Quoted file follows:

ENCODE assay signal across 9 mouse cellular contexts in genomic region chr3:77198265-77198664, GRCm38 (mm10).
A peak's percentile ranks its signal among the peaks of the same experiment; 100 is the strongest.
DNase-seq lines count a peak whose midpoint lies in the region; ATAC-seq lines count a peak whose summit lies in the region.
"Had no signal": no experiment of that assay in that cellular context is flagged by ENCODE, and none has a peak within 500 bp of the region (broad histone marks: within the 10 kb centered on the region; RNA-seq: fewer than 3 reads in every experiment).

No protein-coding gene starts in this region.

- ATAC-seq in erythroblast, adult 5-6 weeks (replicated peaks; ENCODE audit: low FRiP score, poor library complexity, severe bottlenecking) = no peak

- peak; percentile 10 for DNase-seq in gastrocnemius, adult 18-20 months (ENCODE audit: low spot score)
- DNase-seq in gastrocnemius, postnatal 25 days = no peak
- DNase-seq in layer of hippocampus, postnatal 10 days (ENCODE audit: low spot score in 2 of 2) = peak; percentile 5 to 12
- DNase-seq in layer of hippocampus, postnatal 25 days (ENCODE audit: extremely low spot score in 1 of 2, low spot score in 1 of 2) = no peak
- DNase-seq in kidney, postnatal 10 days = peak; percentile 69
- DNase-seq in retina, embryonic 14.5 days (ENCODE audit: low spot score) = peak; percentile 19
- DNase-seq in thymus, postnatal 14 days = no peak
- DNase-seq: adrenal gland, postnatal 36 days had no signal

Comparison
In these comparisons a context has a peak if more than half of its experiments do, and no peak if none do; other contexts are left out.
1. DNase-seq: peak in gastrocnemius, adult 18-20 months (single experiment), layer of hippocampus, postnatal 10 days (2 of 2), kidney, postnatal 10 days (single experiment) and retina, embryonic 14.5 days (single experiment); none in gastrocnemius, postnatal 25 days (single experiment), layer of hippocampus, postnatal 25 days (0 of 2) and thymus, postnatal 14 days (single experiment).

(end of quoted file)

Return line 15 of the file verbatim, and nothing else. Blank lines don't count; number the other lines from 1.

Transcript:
Comparison